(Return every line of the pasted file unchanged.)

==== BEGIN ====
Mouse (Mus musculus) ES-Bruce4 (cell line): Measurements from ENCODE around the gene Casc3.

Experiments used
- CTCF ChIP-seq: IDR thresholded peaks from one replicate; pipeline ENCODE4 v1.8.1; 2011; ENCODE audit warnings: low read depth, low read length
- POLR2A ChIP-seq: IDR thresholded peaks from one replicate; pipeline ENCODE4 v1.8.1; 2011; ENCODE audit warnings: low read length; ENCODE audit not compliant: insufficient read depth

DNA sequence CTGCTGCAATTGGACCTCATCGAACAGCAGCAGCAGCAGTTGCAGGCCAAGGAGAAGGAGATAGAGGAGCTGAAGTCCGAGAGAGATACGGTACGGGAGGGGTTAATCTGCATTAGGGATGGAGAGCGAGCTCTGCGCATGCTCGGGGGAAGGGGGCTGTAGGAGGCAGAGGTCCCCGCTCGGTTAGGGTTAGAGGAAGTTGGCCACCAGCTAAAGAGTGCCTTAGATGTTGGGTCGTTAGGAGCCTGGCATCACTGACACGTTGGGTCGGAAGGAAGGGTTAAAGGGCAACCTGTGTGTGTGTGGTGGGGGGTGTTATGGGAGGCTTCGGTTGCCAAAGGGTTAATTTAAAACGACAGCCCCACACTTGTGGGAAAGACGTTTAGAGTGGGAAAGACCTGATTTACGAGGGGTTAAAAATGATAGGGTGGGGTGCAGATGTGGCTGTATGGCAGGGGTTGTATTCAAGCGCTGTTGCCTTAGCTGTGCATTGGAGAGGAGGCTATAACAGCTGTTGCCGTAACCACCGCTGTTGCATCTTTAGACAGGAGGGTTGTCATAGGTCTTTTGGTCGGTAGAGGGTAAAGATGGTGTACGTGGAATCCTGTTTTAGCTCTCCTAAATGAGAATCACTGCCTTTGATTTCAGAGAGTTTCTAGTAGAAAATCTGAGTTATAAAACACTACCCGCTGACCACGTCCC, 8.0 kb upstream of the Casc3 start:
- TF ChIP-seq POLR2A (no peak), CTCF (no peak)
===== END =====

Mouse (Mus musculus) ES-Bruce4 (cell line): Measurements from ENCODE around the gene Casc3.

Experiments used
- CTCF ChIP-seq: IDR thresholded peaks from one replicate; pipeline ENCODE4 v1.8.1; 2011; ENCODE audit warnings: low read depth, low read length
- POLR2A ChIP-seq: IDR thresholded peaks from one replicate; pipeline ENCODE4 v1.8.1; 2011; ENCODE audit warnings: low read length; ENCODE audit not compliant: insufficient read depth

DNA sequence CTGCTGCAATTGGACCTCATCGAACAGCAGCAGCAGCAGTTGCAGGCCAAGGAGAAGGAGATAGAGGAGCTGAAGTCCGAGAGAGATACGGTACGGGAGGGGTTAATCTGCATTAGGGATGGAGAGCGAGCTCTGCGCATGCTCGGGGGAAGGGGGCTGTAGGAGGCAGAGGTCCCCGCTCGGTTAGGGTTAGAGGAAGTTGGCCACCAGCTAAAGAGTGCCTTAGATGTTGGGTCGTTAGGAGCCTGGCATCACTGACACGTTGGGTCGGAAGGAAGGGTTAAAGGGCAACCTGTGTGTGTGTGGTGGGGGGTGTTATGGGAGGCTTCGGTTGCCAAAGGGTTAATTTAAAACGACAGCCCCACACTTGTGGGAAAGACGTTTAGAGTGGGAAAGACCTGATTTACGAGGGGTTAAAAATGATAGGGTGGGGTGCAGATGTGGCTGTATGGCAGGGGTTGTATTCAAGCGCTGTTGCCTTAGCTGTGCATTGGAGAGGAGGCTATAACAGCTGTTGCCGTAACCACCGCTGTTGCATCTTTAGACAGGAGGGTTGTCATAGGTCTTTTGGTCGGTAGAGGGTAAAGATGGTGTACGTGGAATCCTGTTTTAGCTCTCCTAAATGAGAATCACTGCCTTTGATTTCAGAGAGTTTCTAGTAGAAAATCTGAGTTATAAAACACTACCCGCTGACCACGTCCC, 8.0 kb upstream of the Casc3 start:
- TF ChIP-seq POLR2A (no peak), CTCF (no peak)